Small businesses are the backbone of our communities and I make a point of learning as much about them as I can in Rochdale. There’s some fantastic finance, manufacturing and creative businesses here that continue to thrive. But there’s one sector in particular that’s a real asset to our town and deserves considerable praise. And that’s our local restaurant scene.
Rochdale is part of a strong tradition of culinary culture. From Lancashire hotpot and rag puddings (half a million a year are made by Jackson Farm Fayre in Milnrow) to curry hotspots all over town, we’ve long had a confident food identity. And there’s something for everyone.
There’s high end, award-winning cuisine at Nutters restaurant through to the Waterside and Green Door, both in Littleborough. There's a host of great Italian restaurants from the Italian Job in Newhey to Cenetta at the Royal Toby Hotel and there’s obviously plenty of great curry houses. The Asia restaurant on Milkstone Road, which was one of the first in our town, is one of my favourites.
There’s also award-winning Turkish cuisine at Istanblue and great fare at The Baum pub and Riverside restaurant at Hopwood Hall College, which prides itself on training students in the restaurant trade. There’s even a growing traditional café scene with Sorrento on Yorkshire Street and Shelly B’s on Drake Street a couple I’d recommend.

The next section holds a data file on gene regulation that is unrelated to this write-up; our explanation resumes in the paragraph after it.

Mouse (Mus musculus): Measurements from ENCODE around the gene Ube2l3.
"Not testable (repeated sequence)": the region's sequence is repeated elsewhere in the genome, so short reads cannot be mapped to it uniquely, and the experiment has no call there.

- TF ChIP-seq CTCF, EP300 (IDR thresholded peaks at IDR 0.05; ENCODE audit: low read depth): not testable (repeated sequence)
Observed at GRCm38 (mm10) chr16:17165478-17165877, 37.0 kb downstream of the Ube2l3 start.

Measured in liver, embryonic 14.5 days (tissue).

All these small businesses are driven by passion, determination and entrepreneurial flair. And they should be celebrated as a positive advert for our town that encourages more people to visit.
To make a more general comment, business has already become a hot topic in the lead up to the General Election. Any serious point has been drowned out by insults from both sides, but I’m very clear that business is a much stronger engine for social mobility than politics these days and Labour must champion entrepreneurs.
Latest figures show more working class people are setting up businesses than ever before.
This, in part, will be driven by heavy cuts and redundancies in recent years, and no doubt many of these businesses will fail.
But it’s the role of politicians to champion and support as many of these as possible to ensure they succeed. That way we’ll create the next generation of great northern entrepreneurs like the Warburtons, Hilary Devey and Imran Hakim.
I want to see hard working people get on in life and business provides a great opportunity to do this and improve our town in the process.